|3||Materials that may form explosive mixtures with water and are capable of detonation or explosive reaction in the presence of a strong initiating source. Materials may polymerize, decompose, self-react, or undergo other chemical change at normal temperature and pressure with moderate risk of explosion.|
|2||Materials that are unstable and may undergo violent chemical changes at normal temperature and pressure with low risk for explosion. Materials may react violently with water or form peroxides upon exposure to air.|
|1||Materials that are normally stable but can become unstable (self-react) at high temperatures and pressures. Materials may react non-violently with water or undergo hazardous polymerization in the absence of inhibitors.|
|0||Materials that are normally stable, even under fire conditions, and will not react with water, polymerize, decompose , condense, or self-react. Non-explosives.|
|HMIS® Letter||Required Equipment|
|L through Z||Site-specific label. Ask your supervisor or safety specialist for handling instructions|
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NOTE: NFPA and other labeling codes (such as HMIS®) are NOT required by OSHA. OSHA has said "...OSHA does not endorse specific services or products. It would, therefore, be inappropriate for OSHA to require a particular labeling system's code on the material safety data sheet." (see this official OSHA interpretation). OSHA does have specific labeling requirements that must be fulfilled, but there is no specified format or code system required.|
This handy poster explains the common hazardous chemical labeling systems. Get yours at Safety Emporium.
OSHA's adoption of the Globally Harmonized System (GHS) as part of the 2012 revision of the Hazard Communication Standard (29 CFR 1910.1200) changed container labeling requirements to include specific elements including pictograms, hazard statements, precautionary statements and a signal word. For the most part, this harmonized labeling system makes HMIS obsolete or redundant. NFPA 704 information is still nice to have as local fire codes may require 704 signage on tanks, doors and other workplace locations.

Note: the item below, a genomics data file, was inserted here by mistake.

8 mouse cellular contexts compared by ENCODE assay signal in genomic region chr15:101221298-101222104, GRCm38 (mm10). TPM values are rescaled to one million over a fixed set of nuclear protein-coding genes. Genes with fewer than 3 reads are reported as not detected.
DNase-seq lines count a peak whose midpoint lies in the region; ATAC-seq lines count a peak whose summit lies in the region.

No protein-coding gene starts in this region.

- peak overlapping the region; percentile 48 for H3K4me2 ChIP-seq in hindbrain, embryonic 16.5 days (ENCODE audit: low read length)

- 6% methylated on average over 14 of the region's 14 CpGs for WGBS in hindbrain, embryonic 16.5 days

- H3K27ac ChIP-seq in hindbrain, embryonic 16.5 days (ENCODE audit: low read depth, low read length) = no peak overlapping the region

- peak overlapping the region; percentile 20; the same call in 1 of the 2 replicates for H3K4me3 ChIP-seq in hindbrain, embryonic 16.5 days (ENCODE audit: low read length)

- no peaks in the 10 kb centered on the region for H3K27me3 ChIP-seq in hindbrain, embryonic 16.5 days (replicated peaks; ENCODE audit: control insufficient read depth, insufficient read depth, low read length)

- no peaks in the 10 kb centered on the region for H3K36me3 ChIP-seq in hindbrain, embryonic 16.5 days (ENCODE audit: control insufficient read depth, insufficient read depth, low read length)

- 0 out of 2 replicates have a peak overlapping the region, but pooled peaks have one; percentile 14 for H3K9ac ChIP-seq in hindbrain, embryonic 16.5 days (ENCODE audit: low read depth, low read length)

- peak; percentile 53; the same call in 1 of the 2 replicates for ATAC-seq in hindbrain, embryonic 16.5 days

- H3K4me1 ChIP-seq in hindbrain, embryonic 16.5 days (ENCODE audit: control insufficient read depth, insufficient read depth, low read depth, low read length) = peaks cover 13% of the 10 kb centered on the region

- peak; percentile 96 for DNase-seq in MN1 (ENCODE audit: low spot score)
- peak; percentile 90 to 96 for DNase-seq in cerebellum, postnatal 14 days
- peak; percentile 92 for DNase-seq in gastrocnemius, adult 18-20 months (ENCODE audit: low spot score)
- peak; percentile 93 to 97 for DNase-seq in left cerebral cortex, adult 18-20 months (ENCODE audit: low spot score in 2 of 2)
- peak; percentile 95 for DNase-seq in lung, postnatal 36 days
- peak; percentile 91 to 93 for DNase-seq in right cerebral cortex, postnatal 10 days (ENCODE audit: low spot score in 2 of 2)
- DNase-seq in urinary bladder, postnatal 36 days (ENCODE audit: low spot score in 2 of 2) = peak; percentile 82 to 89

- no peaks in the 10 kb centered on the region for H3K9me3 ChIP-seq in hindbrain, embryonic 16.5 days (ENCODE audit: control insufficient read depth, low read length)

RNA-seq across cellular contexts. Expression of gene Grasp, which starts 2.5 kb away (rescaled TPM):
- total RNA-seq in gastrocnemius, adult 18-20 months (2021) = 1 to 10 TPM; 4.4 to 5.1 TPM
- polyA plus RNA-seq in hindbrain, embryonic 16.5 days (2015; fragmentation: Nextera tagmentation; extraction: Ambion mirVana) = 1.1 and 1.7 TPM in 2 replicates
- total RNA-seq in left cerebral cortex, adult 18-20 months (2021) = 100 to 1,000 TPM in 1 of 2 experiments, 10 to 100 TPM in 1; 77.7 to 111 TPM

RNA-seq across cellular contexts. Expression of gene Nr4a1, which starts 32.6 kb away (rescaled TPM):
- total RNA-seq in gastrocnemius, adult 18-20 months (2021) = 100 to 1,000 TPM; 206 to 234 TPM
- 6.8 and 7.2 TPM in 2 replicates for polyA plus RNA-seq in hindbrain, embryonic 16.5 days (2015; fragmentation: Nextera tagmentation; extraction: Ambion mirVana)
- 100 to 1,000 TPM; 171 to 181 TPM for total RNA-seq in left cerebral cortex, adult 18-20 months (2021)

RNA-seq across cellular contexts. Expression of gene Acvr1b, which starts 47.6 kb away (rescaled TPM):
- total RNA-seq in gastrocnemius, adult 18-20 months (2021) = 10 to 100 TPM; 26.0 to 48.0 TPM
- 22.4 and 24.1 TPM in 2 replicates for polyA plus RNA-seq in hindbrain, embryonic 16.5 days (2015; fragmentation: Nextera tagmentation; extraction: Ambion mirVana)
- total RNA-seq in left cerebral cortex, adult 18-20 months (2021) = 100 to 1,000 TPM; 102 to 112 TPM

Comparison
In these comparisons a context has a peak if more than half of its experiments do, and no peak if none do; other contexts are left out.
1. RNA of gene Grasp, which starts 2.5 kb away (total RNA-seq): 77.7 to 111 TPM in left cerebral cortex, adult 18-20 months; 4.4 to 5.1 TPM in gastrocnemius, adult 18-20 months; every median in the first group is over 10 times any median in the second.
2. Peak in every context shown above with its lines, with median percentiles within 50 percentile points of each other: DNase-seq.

In a 2013 interpretation letter, OSHA confirmed that SDS authors may include HMIS and NFPA ratings in Section 2 of the SDS
so long as the ratings in the HMIS label do not contradict or cast doubt on the validity of label information required by HCS 2012 (C.3.1) or impede the user's ability to identify the information required by HCS 2012 (C.3.2).
We have emphasized the last part of that statement. Given that HMIS ranks 1 as low and 4 as high hazard whereas the HCS ranks 1 as high and 4 as low, it seems exceedingly likely that even trained employees will be confused if both systems are in simultaneous use, particularly at multi-employer workplaces. Therefore, we strongly discourage employers from using the HMIS system given the potential for confusion with the mandatory OSHA hazard classification and categorization system.
See also: combustible, flammable, health hazard, smoke
Additional definitions from Google and OneLook.